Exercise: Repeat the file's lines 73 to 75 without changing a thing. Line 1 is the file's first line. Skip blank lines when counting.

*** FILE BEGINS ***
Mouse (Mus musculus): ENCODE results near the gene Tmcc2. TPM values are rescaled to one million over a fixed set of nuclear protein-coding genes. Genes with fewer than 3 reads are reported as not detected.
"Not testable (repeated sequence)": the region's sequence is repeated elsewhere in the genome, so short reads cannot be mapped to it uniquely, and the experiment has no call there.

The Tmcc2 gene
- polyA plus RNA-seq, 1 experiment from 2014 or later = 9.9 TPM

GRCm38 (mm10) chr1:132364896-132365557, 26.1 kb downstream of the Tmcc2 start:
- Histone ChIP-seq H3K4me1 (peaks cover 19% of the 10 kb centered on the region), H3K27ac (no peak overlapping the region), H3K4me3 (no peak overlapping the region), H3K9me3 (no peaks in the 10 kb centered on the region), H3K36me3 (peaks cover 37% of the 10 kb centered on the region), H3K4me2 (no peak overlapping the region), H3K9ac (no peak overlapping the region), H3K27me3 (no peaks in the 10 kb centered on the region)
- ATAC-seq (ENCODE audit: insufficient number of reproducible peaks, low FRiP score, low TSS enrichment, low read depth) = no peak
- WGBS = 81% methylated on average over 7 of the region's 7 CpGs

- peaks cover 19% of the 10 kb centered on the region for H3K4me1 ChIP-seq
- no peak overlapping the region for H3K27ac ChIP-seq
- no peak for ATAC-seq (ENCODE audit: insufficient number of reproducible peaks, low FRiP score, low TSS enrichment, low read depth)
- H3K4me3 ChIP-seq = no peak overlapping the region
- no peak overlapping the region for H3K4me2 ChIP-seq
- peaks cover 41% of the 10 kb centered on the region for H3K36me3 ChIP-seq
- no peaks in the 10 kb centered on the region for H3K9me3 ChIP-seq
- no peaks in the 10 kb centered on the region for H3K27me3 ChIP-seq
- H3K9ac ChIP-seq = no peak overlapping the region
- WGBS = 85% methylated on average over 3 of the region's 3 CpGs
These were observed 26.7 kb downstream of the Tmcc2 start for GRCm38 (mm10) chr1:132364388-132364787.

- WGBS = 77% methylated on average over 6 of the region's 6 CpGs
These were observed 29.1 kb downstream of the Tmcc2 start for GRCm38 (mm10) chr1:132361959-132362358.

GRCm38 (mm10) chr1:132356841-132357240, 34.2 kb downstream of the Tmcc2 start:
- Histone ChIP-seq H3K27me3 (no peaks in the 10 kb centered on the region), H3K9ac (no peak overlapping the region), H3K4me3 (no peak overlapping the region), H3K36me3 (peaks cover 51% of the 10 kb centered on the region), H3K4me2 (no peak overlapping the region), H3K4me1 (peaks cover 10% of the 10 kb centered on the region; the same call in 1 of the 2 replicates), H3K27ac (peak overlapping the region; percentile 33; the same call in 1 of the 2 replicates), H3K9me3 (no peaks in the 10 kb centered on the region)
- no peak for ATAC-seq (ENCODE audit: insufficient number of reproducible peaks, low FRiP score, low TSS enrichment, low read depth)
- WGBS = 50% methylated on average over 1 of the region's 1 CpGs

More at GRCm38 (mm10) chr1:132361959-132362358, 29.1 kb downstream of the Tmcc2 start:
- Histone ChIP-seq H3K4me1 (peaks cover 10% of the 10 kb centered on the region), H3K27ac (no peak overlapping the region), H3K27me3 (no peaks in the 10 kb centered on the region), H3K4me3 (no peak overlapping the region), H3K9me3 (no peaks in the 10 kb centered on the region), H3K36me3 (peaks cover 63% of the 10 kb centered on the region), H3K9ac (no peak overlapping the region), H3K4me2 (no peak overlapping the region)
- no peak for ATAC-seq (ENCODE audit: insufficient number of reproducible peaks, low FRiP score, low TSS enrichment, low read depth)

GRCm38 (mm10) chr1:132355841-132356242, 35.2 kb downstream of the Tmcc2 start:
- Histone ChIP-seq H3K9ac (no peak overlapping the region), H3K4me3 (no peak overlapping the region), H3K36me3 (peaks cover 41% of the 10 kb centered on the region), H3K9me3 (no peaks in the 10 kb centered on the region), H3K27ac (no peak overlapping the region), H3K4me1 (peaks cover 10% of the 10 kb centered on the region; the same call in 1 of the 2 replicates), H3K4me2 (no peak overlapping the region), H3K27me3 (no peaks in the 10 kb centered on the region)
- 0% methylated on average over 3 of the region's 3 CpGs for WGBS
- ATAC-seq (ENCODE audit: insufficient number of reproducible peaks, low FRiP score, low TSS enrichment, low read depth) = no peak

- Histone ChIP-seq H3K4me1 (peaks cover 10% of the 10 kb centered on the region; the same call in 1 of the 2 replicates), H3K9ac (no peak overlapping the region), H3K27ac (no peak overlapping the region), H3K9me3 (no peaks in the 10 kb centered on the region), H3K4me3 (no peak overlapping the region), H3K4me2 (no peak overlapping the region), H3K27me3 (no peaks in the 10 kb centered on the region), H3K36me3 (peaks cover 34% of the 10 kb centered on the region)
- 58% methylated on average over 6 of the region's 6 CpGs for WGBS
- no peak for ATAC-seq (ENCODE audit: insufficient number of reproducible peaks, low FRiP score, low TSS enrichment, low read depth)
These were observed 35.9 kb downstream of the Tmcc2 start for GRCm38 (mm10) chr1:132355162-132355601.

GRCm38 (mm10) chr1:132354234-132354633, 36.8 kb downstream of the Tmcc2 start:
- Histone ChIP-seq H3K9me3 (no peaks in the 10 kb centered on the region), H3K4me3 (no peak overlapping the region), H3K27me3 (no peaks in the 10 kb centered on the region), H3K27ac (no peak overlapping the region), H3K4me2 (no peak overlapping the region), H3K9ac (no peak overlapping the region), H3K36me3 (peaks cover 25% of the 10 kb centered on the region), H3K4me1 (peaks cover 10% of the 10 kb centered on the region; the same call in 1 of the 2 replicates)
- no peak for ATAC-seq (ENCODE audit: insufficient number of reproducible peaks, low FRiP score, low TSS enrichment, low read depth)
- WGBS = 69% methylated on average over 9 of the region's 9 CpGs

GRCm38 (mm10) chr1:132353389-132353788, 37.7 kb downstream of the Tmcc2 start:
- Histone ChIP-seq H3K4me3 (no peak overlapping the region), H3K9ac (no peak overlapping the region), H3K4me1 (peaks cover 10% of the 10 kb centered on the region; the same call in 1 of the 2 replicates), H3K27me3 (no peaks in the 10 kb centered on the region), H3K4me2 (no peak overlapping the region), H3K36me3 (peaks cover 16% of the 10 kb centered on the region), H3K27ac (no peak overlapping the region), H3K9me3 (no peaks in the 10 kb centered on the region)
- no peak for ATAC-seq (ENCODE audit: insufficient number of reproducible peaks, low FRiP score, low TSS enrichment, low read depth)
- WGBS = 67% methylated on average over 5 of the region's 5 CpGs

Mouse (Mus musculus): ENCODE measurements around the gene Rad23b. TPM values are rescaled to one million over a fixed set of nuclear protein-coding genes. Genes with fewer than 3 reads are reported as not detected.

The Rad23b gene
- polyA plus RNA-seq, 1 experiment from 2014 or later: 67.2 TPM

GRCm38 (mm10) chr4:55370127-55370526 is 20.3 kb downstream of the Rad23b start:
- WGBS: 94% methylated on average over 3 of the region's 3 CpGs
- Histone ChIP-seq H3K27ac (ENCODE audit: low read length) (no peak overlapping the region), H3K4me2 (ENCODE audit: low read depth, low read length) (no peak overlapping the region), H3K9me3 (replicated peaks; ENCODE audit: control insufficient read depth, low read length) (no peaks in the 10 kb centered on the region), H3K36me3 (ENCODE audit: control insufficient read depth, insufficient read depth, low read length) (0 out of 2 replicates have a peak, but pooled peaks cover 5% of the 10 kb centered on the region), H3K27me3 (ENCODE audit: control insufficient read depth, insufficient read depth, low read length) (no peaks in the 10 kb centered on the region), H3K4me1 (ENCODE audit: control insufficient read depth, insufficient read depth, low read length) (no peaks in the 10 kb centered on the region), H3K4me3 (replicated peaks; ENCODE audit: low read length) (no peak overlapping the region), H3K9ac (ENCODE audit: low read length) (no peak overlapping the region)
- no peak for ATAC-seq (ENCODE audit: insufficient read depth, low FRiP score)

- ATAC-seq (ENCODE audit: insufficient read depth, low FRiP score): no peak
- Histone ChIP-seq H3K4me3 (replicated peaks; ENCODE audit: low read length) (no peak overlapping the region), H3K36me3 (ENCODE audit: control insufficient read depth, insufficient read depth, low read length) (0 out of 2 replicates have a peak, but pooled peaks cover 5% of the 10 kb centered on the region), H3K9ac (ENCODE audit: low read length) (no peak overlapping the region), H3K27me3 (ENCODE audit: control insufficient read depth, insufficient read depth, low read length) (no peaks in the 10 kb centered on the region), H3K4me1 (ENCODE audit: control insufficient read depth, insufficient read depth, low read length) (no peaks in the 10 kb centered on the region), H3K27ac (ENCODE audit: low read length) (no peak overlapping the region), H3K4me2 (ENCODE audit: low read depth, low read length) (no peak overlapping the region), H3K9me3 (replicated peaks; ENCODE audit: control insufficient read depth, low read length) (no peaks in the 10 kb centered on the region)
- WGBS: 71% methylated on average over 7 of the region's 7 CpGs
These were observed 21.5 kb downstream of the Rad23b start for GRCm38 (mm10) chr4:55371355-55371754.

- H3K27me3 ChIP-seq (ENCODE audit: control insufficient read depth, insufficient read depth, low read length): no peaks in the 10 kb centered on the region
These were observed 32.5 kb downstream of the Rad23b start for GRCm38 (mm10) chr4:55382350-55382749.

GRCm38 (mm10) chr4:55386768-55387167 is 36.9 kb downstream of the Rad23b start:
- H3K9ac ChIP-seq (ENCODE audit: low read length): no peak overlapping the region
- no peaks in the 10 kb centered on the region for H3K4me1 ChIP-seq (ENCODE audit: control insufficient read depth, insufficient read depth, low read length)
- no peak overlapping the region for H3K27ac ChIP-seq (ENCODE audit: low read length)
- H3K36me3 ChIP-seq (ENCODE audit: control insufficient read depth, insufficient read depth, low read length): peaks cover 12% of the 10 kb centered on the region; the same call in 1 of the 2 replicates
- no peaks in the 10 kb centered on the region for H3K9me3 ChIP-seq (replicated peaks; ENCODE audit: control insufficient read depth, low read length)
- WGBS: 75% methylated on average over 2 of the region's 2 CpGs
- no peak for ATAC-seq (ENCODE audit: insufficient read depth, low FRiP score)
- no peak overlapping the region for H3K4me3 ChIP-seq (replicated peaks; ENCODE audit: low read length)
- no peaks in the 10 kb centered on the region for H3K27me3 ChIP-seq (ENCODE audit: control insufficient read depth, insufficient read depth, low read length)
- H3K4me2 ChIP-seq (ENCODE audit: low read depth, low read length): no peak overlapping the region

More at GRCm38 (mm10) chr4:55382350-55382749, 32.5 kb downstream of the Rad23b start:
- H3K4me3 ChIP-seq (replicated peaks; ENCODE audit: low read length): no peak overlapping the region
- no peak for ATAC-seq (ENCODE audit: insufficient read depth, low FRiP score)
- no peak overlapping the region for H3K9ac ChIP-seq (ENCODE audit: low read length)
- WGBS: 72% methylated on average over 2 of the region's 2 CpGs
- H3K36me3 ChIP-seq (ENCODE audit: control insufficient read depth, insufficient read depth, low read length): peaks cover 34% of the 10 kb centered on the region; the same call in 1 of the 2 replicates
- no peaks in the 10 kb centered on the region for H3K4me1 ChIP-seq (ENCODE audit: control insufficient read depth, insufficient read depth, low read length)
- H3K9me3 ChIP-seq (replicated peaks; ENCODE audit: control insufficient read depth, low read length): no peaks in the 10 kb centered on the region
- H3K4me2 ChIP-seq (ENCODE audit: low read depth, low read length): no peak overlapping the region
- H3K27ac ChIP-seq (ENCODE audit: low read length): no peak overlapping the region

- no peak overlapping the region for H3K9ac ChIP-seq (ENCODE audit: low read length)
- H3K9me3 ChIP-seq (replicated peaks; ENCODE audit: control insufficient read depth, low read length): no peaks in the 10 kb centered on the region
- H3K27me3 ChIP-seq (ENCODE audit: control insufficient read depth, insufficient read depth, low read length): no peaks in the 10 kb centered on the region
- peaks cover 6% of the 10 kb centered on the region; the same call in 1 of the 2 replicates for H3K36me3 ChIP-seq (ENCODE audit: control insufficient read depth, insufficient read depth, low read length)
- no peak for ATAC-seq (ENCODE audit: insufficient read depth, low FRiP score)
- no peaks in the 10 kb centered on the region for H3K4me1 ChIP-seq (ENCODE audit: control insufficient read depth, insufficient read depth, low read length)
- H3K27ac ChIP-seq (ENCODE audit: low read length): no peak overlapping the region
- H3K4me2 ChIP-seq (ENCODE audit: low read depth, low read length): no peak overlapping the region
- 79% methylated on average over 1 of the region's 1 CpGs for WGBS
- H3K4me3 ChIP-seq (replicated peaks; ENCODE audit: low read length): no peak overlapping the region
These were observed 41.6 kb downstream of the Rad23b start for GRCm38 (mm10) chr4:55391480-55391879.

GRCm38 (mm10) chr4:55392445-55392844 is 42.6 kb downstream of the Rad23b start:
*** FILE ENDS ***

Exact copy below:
- WGBS: 72% methylated on average over 2 of the region's 2 CpGs
- H3K36me3 ChIP-seq (ENCODE audit: control insufficient read depth, insufficient read depth, low read length): peaks cover 34% of the 10 kb centered on the region; the same call in 1 of the 2 replicates
- no peaks in the 10 kb centered on the region for H3K4me1 ChIP-seq (ENCODE audit: control insufficient read depth, insufficient read depth, low read length)